The result is a clear, full, yet unlabored portrait of Parrott, written in agile, accessible prose. Gordon’s tone is warm but unsentimental (as was Parrott herself), occasionally displaying a subtle and welcome bit of cheek or zing befitting her subject. Gordon clearly admires and empathizes with Parrott—she calls her “Ursula” when she wants to get close—but she isn’t fooled by Parrott’s antic self-sabotage and the wreckage she wound up making of her life. Despite Parrott’s underappreciated importance in both the literary canon and American women’s history, a decades-long neglect that the publication of Becoming the Ex-Wife does much to redress, Gordon cautions the reader that “Parrott’s life cannot be told as an inspirational feminist story.”
Parrott was born Katherine Ursula Towle in 1899 (she took the surname Parrott from the first of her four husbands). Young “Kitty,” as she was called, was the daughter of a successful Boston-area obstetrician; in her early adulthood, she wanted to become one herself. She had all the privileges of a comfortable upbringing, but by the time she was in her teens, she was already showing a “lack of regard for convention,” writes Gordon, who supplies visual evidence of that lack of regard: behold 17-year-old Kitty lunging out toward the camera from the orderly rows of students in the Boston Girls’ Latin School class picture in 1916. By what mysterious nature-nurture happenstance do most people live ordinary lives—like Parrott’s older sister (not the Hollywood-scenarist half sister who turned turtle), who became a dutiful family caretaker—while a staunchly nonconformist few seem hell-bent on social rebellion and absolute self-expression, become drawn to margins high or low (both, in Parrott’s case), and are bound for glory or ignominy while subjecting themselves to the constant threat of crack-ups, whether of the automotive or Fitzgeraldian kind?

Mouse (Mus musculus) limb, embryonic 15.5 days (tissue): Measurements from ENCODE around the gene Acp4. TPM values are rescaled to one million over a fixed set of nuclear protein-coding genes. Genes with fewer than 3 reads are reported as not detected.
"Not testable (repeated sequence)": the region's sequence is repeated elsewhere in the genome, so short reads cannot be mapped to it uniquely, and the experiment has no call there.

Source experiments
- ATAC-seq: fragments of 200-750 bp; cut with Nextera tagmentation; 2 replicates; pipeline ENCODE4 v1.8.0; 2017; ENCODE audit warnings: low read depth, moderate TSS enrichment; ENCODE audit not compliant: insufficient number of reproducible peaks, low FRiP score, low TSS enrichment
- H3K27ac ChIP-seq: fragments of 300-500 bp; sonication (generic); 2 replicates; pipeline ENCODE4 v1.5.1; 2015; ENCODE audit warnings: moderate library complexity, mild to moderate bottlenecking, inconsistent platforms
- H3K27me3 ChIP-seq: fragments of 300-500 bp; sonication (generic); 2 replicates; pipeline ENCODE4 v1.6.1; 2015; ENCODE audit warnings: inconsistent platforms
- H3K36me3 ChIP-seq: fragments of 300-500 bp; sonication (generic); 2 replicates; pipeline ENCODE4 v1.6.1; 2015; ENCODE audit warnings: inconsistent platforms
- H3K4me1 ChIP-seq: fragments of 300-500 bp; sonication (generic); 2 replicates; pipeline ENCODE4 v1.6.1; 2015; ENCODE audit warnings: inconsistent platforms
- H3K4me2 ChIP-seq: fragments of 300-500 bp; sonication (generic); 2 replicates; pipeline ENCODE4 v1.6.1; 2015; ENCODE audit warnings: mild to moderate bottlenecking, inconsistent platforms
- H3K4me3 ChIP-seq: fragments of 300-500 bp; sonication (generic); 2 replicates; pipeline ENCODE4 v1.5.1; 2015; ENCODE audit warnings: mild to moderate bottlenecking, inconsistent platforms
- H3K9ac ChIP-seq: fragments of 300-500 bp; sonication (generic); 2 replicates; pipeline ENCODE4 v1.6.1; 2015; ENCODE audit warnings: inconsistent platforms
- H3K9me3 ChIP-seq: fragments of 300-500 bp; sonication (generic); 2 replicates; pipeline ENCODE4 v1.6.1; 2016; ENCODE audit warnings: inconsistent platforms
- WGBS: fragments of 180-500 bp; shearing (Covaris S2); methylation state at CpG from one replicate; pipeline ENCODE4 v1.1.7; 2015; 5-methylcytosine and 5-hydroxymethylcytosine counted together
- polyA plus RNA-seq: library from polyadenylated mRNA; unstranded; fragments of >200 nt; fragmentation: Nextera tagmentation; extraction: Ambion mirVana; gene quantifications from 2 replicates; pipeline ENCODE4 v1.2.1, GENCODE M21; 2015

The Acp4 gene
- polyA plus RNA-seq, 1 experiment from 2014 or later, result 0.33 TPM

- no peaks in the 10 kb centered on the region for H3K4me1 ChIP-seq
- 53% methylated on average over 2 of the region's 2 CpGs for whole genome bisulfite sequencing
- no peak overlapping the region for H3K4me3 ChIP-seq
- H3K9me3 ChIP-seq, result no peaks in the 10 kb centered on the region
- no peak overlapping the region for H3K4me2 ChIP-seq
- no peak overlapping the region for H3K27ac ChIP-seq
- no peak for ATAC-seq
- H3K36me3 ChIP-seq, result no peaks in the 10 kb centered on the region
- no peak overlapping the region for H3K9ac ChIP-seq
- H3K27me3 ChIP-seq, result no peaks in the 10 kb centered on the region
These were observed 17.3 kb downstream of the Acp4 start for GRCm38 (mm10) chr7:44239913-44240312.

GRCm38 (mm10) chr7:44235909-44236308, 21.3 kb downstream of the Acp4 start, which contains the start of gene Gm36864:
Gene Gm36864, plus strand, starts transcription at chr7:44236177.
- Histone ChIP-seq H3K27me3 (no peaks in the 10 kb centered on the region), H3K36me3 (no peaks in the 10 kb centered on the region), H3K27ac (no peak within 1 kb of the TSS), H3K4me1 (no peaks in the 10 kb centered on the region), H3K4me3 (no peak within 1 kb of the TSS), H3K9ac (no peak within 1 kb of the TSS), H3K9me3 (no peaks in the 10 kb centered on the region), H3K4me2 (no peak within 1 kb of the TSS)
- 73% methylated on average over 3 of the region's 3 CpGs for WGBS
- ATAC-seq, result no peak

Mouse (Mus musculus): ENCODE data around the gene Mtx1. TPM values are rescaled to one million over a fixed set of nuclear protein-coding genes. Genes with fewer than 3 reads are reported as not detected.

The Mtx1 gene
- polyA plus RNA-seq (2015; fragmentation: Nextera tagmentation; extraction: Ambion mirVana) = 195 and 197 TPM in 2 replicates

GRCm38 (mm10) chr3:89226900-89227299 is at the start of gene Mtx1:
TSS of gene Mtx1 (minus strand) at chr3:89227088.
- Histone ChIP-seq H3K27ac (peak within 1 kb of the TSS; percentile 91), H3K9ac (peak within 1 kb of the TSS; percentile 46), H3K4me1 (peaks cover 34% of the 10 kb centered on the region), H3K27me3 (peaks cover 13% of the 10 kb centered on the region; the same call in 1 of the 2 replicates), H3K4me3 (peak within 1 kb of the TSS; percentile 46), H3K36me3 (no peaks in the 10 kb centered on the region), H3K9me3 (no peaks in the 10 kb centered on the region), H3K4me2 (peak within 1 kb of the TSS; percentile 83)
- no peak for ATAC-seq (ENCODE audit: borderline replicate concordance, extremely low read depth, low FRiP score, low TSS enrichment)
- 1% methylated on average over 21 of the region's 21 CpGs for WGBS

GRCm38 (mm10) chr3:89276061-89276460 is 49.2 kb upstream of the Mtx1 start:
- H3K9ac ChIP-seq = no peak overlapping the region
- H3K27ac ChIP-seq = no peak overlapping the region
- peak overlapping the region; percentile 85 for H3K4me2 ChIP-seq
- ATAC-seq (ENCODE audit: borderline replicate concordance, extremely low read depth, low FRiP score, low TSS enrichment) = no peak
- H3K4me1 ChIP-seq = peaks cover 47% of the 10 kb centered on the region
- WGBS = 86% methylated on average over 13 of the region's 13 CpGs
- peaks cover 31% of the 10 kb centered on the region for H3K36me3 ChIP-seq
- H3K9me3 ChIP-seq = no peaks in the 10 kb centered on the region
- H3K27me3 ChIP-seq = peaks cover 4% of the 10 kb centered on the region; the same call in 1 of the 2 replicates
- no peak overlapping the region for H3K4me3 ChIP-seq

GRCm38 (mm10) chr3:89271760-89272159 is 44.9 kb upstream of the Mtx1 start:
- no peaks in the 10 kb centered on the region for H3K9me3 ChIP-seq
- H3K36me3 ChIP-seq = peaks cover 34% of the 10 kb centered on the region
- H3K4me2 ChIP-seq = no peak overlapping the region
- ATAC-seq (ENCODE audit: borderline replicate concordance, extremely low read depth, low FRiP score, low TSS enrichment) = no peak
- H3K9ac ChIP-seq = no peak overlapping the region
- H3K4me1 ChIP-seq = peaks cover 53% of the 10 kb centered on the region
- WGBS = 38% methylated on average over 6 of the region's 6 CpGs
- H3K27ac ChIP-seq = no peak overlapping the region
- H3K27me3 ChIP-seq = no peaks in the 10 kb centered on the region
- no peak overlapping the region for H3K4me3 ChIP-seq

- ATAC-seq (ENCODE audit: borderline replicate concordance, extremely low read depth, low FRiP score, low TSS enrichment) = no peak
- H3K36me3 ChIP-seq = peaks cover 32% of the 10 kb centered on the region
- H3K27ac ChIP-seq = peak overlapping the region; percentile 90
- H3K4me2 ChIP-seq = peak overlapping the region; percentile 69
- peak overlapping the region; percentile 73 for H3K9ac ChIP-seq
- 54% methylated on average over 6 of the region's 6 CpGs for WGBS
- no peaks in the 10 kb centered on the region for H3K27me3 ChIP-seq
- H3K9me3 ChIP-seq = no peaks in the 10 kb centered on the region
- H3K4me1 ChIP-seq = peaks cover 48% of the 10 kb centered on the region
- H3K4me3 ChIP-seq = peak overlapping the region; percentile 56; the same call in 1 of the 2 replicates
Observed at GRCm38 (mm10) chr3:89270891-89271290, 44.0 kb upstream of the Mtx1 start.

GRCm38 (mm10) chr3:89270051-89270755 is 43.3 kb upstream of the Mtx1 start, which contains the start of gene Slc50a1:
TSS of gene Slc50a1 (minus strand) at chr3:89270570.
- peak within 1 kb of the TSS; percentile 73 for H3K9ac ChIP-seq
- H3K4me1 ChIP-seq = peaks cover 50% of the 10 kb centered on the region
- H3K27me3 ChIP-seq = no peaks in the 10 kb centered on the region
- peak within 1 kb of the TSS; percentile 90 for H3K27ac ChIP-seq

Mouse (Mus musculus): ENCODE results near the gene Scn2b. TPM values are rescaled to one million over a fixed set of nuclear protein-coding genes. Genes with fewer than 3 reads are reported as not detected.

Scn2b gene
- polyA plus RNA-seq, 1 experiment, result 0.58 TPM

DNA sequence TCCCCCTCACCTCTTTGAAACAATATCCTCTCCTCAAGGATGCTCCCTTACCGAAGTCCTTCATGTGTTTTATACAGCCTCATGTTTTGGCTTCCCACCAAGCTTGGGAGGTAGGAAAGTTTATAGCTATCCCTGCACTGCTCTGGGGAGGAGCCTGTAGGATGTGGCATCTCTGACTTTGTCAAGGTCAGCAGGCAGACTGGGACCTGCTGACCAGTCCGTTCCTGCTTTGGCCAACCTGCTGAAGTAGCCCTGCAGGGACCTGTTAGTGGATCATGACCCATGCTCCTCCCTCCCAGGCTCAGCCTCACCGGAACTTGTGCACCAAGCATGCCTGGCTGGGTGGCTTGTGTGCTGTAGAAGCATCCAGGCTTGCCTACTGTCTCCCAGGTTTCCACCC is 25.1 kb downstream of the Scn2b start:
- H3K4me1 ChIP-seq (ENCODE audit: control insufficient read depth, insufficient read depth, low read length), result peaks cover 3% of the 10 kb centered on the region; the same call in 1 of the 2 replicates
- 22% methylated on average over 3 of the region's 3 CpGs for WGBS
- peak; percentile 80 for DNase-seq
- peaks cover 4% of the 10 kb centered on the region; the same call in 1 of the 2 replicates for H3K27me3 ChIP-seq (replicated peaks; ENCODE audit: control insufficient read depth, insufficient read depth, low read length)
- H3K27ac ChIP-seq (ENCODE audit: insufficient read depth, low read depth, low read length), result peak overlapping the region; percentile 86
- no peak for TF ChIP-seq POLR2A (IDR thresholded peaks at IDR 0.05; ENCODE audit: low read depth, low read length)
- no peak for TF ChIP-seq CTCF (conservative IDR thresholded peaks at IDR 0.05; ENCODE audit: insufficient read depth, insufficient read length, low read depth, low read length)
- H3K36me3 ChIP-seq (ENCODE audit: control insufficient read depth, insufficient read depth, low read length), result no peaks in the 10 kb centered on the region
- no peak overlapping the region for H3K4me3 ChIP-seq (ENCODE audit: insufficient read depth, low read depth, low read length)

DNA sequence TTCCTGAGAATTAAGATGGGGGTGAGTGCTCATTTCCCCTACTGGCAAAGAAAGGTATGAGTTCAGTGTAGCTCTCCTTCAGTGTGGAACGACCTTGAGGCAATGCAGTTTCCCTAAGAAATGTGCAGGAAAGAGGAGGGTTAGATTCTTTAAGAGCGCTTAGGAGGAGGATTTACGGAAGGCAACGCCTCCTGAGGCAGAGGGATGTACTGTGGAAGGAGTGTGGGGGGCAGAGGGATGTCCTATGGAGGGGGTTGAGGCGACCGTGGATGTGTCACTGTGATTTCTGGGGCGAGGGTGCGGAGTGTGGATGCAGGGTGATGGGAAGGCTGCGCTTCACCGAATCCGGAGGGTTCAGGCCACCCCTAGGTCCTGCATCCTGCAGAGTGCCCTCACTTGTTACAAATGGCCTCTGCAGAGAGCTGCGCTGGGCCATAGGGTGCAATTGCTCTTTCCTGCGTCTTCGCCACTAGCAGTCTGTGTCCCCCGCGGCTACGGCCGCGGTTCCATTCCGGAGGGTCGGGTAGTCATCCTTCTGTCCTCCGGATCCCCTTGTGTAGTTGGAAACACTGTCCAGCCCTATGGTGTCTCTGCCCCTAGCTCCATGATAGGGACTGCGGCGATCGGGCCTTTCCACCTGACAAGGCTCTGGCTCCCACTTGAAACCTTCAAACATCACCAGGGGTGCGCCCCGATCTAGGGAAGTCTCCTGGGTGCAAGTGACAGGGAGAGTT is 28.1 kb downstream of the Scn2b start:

“All my youth in Boston, I looked forward to going to live in Greenwich Village,” she wrote in a letter to one of her lovers after she had come of age and moved, at the turn of the Roaring Twenties, to that bohemian hothouse “where one was clever and gay and young … and talked about ‘Things that Mattered,’ ’stead of church and successful marriage, and babies people had or didn’t have.” With the first of her four husbands, Lindesay Parrott, she had one baby: her first and only child, Marc Parrott, born in 1923, whose reflections on his mother provide a posthumous afterword (he died in 1988) for McNally Editions’ recent reissue of Ex-Wife.
She could likely have had many more babies. An avid participant in what Gordon calls “the hookup culture that ended up becoming part of her generation’s pursuit of uninhibited pleasures,” Parrott endured numerous abortions in an era when they could be acutely dangerous and leave women with lifelong consequences. She suffered injuries, hemorrhaging, and, finally, permanent damage. While she was still in college, Parrott had an unspecified “obstetrical incident,” after which she considered switching schools to study medicine and specialize in obstetrics: “I always had the idea […] that it was pretty awful for any woman to have to have a man doctor around during all that messiness.”